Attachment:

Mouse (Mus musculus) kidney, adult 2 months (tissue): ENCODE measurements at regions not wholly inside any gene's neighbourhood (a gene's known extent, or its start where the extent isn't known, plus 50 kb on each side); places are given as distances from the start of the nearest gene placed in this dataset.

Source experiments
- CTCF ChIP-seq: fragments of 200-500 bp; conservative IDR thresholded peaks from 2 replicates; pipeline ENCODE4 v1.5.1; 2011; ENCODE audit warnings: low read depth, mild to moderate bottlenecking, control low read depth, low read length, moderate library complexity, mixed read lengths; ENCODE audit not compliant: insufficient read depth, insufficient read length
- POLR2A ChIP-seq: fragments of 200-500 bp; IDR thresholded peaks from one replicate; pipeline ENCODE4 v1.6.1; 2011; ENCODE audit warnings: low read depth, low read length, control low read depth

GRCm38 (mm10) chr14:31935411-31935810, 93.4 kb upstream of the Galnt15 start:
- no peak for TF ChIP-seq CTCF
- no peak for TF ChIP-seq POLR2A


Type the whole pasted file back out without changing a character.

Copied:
Mouse (Mus musculus) kidney, adult 2 months (tissue): ENCODE measurements at regions not wholly inside any gene's neighbourhood (a gene's known extent, or its start where the extent isn't known, plus 50 kb on each side); places are given as distances from the start of the nearest gene placed in this dataset.

Source experiments
- CTCF ChIP-seq: fragments of 200-500 bp; conservative IDR thresholded peaks from 2 replicates; pipeline ENCODE4 v1.5.1; 2011; ENCODE audit warnings: low read depth, mild to moderate bottlenecking, control low read depth, low read length, moderate library complexity, mixed read lengths; ENCODE audit not compliant: insufficient read depth, insufficient read length
- POLR2A ChIP-seq: fragments of 200-500 bp; IDR thresholded peaks from one replicate; pipeline ENCODE4 v1.6.1; 2011; ENCODE audit warnings: low read depth, low read length, control low read depth

GRCm38 (mm10) chr14:31935411-31935810, 93.4 kb upstream of the Galnt15 start:
- no peak for TF ChIP-seq CTCF
- no peak for TF ChIP-seq POLR2A